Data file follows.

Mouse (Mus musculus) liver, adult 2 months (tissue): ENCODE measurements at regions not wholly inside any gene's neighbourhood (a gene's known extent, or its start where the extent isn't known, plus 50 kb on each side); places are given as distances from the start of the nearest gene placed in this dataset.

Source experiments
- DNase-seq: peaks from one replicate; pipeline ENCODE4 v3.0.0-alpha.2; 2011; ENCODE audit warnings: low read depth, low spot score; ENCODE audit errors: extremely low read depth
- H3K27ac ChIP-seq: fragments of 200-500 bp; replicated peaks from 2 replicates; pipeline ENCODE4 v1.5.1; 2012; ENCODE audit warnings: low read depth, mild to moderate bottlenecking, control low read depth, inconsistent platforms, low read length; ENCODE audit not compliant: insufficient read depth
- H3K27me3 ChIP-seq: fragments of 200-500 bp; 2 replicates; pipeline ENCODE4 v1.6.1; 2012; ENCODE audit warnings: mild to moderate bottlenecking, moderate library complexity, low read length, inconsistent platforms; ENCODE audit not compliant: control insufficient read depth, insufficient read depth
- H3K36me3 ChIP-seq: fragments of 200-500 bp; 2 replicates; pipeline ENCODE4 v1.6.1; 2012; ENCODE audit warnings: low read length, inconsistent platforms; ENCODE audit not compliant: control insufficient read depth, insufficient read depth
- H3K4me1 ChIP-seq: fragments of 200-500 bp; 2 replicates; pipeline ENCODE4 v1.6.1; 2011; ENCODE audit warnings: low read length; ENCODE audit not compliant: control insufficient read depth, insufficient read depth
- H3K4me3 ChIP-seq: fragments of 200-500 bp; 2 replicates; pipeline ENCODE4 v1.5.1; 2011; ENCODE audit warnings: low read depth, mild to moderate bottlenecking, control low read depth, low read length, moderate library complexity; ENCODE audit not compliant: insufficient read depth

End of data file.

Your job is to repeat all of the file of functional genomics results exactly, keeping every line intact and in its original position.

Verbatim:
Mouse (Mus musculus) liver, adult 2 months (tissue): ENCODE measurements at regions not wholly inside any gene's neighbourhood (a gene's known extent, or its start where the extent isn't known, plus 50 kb on each side); places are given as distances from the start of the nearest gene placed in this dataset.

Source experiments
- DNase-seq: peaks from one replicate; pipeline ENCODE4 v3.0.0-alpha.2; 2011; ENCODE audit warnings: low read depth, low spot score; ENCODE audit errors: extremely low read depth
- H3K27ac ChIP-seq: fragments of 200-500 bp; replicated peaks from 2 replicates; pipeline ENCODE4 v1.5.1; 2012; ENCODE audit warnings: low read depth, mild to moderate bottlenecking, control low read depth, inconsistent platforms, low read length; ENCODE audit not compliant: insufficient read depth
- H3K27me3 ChIP-seq: fragments of 200-500 bp; 2 replicates; pipeline ENCODE4 v1.6.1; 2012; ENCODE audit warnings: mild to moderate bottlenecking, moderate library complexity, low read length, inconsistent platforms; ENCODE audit not compliant: control insufficient read depth, insufficient read depth
- H3K36me3 ChIP-seq: fragments of 200-500 bp; 2 replicates; pipeline ENCODE4 v1.6.1; 2012; ENCODE audit warnings: low read length, inconsistent platforms; ENCODE audit not compliant: control insufficient read depth, insufficient read depth
- H3K4me1 ChIP-seq: fragments of 200-500 bp; 2 replicates; pipeline ENCODE4 v1.6.1; 2011; ENCODE audit warnings: low read length; ENCODE audit not compliant: control insufficient read depth, insufficient read depth
- H3K4me3 ChIP-seq: fragments of 200-500 bp; 2 replicates; pipeline ENCODE4 v1.5.1; 2011; ENCODE audit warnings: low read depth, mild to moderate bottlenecking, control low read depth, low read length, moderate library complexity; ENCODE audit not compliant: insufficient read depth